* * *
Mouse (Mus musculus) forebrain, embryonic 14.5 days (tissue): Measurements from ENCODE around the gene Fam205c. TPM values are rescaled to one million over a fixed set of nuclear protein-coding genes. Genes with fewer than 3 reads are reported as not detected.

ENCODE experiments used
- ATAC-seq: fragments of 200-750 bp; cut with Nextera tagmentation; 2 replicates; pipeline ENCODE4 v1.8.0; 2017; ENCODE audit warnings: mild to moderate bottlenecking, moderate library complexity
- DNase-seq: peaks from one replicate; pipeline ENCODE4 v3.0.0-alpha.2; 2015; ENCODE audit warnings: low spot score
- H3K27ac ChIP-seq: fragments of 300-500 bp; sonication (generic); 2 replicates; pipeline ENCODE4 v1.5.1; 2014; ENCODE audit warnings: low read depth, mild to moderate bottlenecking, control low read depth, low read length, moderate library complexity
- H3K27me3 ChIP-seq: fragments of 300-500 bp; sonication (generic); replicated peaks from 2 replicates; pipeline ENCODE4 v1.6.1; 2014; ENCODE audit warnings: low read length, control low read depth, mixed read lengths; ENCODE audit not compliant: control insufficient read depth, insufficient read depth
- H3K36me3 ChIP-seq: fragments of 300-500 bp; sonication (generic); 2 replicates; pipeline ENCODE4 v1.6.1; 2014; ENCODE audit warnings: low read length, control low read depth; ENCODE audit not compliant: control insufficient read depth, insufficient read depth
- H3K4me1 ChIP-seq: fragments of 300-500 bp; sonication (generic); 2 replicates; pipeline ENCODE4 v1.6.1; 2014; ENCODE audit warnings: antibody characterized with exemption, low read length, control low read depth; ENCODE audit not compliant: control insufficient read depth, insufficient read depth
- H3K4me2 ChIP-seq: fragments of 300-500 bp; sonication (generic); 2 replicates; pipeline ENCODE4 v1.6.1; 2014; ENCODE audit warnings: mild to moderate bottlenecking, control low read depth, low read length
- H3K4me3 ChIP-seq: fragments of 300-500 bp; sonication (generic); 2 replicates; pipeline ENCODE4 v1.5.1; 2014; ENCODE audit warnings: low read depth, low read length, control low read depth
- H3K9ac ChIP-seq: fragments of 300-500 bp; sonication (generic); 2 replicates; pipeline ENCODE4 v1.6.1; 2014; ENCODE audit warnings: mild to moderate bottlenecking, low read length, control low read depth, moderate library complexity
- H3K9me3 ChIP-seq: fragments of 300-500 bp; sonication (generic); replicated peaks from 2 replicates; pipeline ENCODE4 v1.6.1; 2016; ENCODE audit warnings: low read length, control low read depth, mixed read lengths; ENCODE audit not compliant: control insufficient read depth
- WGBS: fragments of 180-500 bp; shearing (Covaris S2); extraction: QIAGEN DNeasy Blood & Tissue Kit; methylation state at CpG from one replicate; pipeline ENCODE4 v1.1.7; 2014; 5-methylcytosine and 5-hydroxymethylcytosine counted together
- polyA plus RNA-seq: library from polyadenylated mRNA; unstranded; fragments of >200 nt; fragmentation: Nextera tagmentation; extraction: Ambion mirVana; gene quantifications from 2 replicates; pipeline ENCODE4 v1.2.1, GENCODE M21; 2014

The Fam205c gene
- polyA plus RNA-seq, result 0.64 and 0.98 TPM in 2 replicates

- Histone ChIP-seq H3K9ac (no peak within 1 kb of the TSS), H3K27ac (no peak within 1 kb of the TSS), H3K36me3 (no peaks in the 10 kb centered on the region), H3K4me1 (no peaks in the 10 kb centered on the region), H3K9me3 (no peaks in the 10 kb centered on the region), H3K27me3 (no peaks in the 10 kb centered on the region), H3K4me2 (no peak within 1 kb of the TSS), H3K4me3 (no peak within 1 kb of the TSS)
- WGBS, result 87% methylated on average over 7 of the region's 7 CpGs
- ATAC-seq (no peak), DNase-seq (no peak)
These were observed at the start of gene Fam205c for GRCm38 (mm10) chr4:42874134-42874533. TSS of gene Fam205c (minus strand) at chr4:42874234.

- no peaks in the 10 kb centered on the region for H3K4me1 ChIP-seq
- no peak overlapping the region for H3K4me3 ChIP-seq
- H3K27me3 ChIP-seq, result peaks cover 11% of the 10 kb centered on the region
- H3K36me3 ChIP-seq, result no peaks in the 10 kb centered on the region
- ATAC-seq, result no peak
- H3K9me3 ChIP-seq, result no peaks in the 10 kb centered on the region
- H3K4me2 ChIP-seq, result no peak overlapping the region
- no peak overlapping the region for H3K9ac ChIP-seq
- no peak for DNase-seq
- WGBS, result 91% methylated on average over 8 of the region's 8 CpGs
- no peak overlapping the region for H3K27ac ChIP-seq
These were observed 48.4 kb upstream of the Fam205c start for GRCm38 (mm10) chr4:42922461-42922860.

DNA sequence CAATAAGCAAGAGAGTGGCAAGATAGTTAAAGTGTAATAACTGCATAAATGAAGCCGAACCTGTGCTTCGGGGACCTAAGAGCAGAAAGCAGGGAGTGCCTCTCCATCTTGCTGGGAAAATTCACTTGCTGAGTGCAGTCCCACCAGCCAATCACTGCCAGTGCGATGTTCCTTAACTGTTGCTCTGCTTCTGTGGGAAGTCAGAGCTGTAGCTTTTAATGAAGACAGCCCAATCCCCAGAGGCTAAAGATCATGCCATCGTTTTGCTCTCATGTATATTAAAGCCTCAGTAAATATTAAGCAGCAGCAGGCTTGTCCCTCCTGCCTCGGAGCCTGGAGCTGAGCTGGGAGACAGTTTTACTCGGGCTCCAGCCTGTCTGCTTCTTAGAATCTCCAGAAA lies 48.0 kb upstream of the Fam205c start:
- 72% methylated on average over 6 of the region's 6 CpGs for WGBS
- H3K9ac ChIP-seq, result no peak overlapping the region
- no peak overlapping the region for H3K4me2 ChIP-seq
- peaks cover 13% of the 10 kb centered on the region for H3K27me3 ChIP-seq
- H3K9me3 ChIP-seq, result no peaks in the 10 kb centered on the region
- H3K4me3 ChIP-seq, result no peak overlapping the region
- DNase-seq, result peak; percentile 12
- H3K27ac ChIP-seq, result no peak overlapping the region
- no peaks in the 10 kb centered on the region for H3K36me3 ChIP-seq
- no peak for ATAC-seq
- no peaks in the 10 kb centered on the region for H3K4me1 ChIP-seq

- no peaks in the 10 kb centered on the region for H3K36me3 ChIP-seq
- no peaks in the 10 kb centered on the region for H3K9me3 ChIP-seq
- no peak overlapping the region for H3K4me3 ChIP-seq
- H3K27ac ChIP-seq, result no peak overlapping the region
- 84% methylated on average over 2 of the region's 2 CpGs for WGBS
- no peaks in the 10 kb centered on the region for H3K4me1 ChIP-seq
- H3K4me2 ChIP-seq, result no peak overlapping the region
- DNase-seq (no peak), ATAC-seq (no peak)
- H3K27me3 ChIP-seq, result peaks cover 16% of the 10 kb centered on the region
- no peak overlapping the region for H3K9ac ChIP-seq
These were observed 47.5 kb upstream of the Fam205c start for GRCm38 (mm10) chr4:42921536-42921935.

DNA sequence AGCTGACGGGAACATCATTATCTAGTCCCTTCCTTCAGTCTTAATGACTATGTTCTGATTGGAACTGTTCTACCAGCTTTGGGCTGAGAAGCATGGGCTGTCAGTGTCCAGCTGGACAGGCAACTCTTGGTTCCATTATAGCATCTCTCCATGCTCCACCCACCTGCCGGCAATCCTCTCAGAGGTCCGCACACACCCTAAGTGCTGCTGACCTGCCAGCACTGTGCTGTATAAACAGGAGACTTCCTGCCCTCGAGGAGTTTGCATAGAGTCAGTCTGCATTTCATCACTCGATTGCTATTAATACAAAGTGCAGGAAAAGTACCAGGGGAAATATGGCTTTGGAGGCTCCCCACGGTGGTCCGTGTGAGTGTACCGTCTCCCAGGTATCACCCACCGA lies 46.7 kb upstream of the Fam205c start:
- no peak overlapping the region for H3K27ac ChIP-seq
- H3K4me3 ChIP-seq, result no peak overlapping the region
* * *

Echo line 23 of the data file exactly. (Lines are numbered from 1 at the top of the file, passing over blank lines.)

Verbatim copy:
- H3K27me3 ChIP-seq, result peaks cover 11% of the 10 kb centered on the region